urge readers to check out the entire article, the key point is that
ETF's pose challenges and opportunities different from investment in
individual stocks.  The fundamentals may be more difficult to assess. 
Even with a good grasp on fundamental trends, there is a lot of
technically-based trading in ETF's.  This means that those trading with a fundamental approach (and we do this as well) want to monitor the "hot money" moves.  Here is an article on that point.

The system synopsis.
We look at Trending sectors, Cyclical Sectors, and build in an element
of Anticipation for both entry and exit — thus the name of the model,
TCA-ETF.  While we do not reveal the exact methodology for spotting
trends and cycles, the system is not a "black box."  The basic elements
are used by many, and widely reported.  We even discuss the need for human analysis as opposed to black box trading.

We report the rankings
each week, now on the weekend with a one-day delay, using the Thursday
output from the model.  We monitor and trade this daily, and offer a
free report (request via the email address on the top left of the site)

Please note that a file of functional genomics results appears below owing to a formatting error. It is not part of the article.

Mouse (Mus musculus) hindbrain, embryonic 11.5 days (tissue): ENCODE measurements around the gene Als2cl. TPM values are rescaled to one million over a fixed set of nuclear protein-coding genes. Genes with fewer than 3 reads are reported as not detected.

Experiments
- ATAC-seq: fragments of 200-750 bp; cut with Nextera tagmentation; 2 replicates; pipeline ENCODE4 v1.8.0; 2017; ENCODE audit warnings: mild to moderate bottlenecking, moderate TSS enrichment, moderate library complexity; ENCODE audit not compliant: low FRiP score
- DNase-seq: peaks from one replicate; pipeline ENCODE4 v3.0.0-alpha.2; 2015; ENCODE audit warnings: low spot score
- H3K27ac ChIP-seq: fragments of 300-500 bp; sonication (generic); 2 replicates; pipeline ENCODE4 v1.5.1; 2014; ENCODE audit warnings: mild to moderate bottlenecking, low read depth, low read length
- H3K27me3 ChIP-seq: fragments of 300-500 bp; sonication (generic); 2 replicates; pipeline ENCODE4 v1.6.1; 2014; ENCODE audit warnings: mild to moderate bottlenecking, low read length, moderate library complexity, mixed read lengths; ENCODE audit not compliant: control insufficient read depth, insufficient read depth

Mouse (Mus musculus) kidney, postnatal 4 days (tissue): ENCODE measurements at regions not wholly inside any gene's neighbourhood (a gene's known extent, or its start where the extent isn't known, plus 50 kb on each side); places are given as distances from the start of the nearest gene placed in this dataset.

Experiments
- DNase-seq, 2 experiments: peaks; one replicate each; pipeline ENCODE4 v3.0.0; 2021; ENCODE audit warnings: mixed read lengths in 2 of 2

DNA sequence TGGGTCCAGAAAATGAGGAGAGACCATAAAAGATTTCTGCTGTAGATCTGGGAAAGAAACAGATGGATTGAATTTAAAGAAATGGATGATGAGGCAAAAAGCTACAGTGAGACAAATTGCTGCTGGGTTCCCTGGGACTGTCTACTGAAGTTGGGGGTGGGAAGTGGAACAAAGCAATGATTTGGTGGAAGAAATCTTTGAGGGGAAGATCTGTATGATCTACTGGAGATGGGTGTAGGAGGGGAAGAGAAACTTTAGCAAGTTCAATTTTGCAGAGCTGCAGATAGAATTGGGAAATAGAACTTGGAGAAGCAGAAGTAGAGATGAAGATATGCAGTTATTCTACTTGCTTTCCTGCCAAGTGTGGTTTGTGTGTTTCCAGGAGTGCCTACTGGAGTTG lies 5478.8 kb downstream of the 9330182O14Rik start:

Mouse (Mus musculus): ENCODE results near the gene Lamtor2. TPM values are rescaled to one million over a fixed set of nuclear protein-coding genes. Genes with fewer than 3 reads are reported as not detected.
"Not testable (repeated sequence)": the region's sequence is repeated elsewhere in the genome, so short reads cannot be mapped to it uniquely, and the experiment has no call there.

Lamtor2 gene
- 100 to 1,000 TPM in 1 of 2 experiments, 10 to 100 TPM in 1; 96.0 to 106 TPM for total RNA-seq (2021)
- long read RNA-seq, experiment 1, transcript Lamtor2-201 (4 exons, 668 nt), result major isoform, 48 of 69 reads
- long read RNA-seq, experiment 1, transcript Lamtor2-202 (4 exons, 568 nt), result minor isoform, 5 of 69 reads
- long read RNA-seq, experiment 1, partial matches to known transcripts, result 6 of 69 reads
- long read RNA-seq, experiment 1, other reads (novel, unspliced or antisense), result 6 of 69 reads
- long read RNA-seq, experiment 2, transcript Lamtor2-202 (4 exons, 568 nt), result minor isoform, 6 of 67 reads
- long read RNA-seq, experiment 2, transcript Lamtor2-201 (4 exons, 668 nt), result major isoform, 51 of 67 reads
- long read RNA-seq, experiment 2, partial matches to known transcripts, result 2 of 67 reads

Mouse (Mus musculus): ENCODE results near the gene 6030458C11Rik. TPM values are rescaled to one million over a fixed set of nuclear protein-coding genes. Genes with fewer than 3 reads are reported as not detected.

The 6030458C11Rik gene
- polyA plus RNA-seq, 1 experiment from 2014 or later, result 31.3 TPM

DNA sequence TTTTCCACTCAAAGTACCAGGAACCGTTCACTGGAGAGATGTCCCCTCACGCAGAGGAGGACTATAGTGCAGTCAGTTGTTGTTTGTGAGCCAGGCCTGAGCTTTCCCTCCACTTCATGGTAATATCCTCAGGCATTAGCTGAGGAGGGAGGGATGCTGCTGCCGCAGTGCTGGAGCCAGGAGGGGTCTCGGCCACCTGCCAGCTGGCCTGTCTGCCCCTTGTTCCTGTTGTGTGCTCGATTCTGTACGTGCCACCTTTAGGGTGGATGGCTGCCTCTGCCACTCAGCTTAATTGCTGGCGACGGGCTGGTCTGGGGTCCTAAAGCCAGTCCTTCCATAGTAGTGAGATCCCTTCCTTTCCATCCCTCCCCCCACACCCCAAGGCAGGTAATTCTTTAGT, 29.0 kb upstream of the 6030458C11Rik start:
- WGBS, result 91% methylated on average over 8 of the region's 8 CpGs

for those interested in our weekly trading program.

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  • Patrick March 16, 2009  

    The near unanimity of pundits calling this a bull trap is about the most bullish thing I have seen in the past 9 months. Not only are they saying to, “not be fooled,” but they are hardly even hedging their language. Never have I seen so many people so convinced that a rally cannot last.
    I have no idea, and neither does anyone else. Even if this rally doesn’t pan out, certainly the rally that does will also be met with widespread derision.

  • Mike C March 16, 2009  

    Just my opinion, but I really wish we could just eliminate the use of the word “pundits”. It seems like a generic term that is just thrown out their by BOTH SIDES as almost a pejorative against the opposing view. Instead of “pundits” saying this or saying that, I think it would be more useful to say who specifically one is referring to and what exactly is disagreed with rather then this meaningless catch all phrase. Who is a pundit? Am I a pundit? Are you Patrick? How about you, Jeff? Is Barry Ritholz a pundit? What about Don Luskin? “Pundits” have a diversity of viewpoints. Frankly, so far the skeptics have generally been on the right side of the trade.